Apple’s CEO Steve Jobs makes a compelling argument in a letter to music executives on apple.com, about iTunes’ DRM (digital rights management) system FairPlay, which limits the use of song files protected with the system to iPods. He notes that this system was created in order to appease the major record companies who were leery about allowing their catalogs to be bought by digital download. Yet, he points out, the majority of music sold is on CDs, which have no piracy protection: "20 billion songs were sold completely DRM-free and unprotected on CDs by the music companies themselves." Jobs calls for the major record companies to allow the online sale of their catalogs without any digital rights protections, just as they do with CDs, thus opening iTunes to all competing MP3 devices.
Response to Jobs call to action has been mixed. The RIAA responded to Job’s statement by suggesting, instead, that Apple license their DRM technology to all device makers. A Warner Music executive rejected Jobs’ "manifesto" outright: "The notion that music does not deserve the same protection as
software, film, video games or other intellectual property, simply
because there is an unprotected legacy product in the physical world,
is completely without logic or merit." Meanwhile, the Wall Street Journal reported today that EMI, one of the "big 4" major record companies, is experimenting with selling their catalog in DRM-free MP3 format.
Samsung released a new smartphone with a very familiar look. The F700 has a full touch-screen across its shiny black encasing, and has all the usual smartphone technology plus a slew of media-capable features, including an MP3 player. The main difference between it and the iPhone is that the F700 has a full QWERTY slide-out keyboard…and a bulkier name. No word yet on where or when it will be available, but its emergence has been noted as strong competition for the forthcoming Apple product.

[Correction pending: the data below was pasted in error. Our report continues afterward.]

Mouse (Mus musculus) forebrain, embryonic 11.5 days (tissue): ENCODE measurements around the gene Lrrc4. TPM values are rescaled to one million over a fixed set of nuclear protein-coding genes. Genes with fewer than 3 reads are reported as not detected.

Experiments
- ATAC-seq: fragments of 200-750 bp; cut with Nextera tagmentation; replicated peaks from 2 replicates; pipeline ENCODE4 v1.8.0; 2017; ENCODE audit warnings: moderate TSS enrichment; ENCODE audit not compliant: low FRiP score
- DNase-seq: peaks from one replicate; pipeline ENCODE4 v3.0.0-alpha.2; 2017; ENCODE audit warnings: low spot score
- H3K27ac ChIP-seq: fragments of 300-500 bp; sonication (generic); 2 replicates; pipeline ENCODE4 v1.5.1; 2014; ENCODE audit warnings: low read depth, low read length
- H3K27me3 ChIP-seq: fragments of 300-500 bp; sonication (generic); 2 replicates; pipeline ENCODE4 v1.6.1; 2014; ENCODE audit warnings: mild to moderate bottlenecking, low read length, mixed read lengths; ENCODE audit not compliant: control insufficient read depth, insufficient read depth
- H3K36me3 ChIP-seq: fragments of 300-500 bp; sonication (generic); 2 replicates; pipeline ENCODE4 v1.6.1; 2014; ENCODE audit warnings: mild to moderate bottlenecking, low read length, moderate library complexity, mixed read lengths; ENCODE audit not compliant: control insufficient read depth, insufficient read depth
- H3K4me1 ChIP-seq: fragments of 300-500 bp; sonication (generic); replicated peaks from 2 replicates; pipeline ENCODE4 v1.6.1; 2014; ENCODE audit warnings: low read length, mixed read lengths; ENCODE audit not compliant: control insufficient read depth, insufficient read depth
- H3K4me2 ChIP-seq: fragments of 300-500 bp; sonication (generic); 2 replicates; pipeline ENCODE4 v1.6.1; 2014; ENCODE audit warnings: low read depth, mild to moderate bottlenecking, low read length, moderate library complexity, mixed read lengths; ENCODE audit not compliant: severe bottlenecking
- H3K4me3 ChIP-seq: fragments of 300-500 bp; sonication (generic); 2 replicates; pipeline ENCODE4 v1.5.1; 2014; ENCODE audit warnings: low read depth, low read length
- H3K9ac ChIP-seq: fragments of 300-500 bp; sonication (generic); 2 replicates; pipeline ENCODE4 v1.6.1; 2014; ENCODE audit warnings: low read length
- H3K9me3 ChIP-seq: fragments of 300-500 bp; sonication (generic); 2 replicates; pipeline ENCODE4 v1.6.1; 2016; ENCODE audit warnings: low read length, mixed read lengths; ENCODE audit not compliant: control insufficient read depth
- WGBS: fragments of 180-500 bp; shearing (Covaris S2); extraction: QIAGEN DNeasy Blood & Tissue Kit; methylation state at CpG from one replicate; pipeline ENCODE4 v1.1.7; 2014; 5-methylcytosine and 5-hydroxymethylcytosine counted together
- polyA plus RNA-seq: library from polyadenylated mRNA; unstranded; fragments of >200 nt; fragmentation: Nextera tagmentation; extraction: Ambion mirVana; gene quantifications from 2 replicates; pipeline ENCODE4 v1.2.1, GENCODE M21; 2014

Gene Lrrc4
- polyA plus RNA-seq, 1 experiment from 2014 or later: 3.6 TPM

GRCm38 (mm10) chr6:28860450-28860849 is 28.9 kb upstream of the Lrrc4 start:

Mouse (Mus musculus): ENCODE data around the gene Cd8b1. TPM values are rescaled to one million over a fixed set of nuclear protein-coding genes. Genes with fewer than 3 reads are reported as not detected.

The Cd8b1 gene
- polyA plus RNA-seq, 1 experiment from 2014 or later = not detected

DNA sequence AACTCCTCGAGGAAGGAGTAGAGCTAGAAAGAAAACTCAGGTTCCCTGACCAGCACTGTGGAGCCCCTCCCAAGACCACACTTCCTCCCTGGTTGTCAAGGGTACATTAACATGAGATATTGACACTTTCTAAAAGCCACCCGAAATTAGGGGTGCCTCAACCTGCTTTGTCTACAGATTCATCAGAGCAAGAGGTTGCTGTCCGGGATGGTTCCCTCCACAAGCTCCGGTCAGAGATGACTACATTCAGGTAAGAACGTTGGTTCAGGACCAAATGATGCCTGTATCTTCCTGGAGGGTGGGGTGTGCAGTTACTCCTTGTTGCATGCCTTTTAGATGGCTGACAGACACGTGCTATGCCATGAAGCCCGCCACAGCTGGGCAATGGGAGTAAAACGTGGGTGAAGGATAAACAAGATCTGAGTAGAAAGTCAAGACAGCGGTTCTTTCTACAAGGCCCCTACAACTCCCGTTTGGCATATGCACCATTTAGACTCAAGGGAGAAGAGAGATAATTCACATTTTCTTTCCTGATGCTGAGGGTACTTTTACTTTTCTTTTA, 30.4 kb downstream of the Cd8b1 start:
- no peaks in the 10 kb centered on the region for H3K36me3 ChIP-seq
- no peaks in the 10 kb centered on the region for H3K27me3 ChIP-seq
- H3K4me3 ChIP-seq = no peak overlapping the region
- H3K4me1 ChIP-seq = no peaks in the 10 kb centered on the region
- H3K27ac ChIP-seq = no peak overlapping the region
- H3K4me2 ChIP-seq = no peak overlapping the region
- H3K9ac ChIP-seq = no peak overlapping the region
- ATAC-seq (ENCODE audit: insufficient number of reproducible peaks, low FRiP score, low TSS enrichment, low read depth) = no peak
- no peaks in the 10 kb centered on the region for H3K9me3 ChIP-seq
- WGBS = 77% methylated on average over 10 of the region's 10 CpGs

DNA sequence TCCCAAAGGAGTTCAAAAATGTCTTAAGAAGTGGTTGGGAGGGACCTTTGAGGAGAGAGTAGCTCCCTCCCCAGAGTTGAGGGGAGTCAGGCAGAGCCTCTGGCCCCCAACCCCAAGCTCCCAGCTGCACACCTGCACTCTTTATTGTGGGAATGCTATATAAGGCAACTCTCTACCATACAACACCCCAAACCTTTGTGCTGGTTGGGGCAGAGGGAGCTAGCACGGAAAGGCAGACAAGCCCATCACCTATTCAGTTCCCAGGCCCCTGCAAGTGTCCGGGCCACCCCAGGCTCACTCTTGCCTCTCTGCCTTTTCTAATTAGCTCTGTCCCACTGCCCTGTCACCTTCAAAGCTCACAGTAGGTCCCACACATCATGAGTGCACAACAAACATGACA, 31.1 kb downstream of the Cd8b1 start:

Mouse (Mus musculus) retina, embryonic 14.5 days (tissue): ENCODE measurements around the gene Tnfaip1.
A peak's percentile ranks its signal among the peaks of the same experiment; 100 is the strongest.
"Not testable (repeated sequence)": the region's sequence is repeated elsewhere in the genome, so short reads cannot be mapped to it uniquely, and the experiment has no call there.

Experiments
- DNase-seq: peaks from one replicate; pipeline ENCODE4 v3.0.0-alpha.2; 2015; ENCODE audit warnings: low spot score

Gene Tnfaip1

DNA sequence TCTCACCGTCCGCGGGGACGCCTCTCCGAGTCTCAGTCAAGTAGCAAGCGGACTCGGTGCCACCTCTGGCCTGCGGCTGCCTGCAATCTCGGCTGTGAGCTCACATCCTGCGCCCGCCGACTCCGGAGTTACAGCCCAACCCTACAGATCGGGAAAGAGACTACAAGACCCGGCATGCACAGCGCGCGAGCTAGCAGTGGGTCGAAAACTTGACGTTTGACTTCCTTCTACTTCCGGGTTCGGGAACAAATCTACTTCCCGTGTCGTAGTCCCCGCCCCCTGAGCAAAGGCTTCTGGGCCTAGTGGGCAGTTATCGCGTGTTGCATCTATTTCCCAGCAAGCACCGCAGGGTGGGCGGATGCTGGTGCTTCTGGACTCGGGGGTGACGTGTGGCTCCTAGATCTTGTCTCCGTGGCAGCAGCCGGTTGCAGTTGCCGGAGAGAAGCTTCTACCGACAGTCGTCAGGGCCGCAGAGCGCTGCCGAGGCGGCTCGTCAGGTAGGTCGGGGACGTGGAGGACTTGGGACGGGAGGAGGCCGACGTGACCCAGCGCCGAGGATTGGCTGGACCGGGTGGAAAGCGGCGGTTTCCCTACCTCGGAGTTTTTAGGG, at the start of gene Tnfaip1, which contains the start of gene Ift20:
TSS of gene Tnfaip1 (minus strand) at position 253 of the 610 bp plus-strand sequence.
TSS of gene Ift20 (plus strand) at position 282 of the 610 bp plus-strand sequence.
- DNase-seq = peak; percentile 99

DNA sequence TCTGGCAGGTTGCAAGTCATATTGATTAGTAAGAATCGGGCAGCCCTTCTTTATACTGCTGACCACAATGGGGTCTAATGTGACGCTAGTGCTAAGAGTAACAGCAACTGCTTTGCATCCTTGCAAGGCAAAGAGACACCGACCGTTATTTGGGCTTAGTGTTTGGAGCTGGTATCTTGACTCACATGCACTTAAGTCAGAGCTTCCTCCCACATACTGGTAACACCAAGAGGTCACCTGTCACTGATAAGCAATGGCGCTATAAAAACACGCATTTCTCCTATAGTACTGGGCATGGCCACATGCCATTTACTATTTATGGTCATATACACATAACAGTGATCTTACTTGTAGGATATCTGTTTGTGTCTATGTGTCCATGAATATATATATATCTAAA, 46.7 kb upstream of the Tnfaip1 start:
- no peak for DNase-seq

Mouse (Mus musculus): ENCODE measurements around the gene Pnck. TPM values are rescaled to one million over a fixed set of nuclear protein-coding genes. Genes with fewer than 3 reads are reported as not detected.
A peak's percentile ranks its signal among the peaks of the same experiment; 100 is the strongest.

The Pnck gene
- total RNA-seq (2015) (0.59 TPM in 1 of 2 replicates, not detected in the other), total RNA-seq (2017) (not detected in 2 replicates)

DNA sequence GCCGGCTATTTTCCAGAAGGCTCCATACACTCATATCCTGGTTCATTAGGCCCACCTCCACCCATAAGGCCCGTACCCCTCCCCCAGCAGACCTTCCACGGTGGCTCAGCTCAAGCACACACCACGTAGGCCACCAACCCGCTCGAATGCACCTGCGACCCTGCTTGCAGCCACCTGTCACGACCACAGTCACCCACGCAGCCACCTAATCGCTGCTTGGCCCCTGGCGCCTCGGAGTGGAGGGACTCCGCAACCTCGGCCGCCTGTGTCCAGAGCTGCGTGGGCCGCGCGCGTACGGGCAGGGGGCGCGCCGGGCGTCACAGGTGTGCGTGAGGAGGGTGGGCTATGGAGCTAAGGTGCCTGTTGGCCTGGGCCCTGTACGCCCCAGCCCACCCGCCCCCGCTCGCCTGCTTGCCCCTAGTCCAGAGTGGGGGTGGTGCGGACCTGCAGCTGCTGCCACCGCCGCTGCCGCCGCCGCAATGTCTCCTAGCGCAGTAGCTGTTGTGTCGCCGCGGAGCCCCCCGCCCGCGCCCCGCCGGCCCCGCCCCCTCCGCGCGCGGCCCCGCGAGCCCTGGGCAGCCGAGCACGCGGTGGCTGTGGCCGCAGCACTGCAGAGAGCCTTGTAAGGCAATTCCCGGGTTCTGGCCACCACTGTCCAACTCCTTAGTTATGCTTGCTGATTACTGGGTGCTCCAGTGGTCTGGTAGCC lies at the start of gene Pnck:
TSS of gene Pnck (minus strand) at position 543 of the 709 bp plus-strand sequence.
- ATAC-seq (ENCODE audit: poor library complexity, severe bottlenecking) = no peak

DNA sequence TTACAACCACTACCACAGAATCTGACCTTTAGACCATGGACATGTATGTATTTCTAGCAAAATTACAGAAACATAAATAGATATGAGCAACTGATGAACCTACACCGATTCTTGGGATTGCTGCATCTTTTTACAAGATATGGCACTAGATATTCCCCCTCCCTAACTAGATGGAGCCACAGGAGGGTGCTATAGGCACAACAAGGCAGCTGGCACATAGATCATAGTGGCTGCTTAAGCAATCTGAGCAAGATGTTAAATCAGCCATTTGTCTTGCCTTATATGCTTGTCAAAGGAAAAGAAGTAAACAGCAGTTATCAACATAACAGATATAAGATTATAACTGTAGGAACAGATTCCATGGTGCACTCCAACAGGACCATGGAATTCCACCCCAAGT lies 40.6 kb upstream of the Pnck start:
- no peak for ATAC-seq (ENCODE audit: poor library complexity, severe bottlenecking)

Meanwhile, on Monday Microsoft will unveil its "next-generation" Mobile operating system, Windows Mobile 6, which the company says will make Windows smartphones work like desktop computers.
A New York Senator plans to introduce a state bill that will ban listening to music or talking on a cell phone while crossing the street. He notes that multiple people have died after being struck because they were distracted or unable to hear warnings while crossing into traffic. Said Senator Carl Kruger: "This electronic gadgetry is reaching the point where
it’s becoming not only endemic but it’s creating an atmosphere
where we have a major public safety crisis at hand."
Is "IM speak" bringing a new wave of grammatical errors to students, or is there a revival in enthusiasm for the work of Prince? "An increasing number of eighth-graders submit
classwork containing ‘b4,’ ‘ur,’ ‘2’ and ‘wata’ — words that may
confuse adults but are part of the teens’ everyday lives."
Amazon and Tivo have teamed up to offer movie and TV downloads from Amazon’s Unbox service to play through Tivo’s set-top boxes. When customers buy (or rent, according to the official website) movies online at Amazon, at prices starting from $1.99, they can opt to have them sent to their Tivo. The program is still in Beta testing, but will be rolled out soon.